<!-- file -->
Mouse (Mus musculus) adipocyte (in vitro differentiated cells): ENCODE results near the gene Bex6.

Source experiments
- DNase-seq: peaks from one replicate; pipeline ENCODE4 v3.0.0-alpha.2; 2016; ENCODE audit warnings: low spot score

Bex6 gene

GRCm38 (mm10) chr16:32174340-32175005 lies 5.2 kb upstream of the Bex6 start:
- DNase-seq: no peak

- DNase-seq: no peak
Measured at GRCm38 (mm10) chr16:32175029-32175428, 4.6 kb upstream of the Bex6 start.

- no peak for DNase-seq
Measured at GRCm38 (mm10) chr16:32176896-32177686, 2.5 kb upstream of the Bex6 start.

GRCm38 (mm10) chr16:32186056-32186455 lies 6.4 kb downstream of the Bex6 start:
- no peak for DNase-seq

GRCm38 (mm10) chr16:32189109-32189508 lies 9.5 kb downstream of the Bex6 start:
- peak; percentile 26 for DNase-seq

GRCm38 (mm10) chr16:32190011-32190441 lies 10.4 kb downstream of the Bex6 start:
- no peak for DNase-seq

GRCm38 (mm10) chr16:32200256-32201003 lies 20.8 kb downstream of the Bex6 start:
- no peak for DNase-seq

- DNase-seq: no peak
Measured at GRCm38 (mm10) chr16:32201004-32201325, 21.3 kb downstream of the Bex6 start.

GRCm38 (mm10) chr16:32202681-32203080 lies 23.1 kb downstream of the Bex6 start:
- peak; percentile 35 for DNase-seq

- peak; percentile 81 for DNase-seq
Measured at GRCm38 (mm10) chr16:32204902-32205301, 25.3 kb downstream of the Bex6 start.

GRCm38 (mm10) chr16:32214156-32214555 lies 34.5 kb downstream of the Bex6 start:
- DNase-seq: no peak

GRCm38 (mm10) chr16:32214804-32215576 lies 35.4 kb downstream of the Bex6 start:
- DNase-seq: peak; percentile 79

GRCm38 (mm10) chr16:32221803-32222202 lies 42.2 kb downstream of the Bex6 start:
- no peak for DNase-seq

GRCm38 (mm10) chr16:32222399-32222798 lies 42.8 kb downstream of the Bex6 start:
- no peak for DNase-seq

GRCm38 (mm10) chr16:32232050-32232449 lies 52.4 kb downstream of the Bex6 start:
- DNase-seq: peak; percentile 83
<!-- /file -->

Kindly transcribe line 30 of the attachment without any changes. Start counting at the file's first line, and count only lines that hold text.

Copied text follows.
- no peak for DNase-seq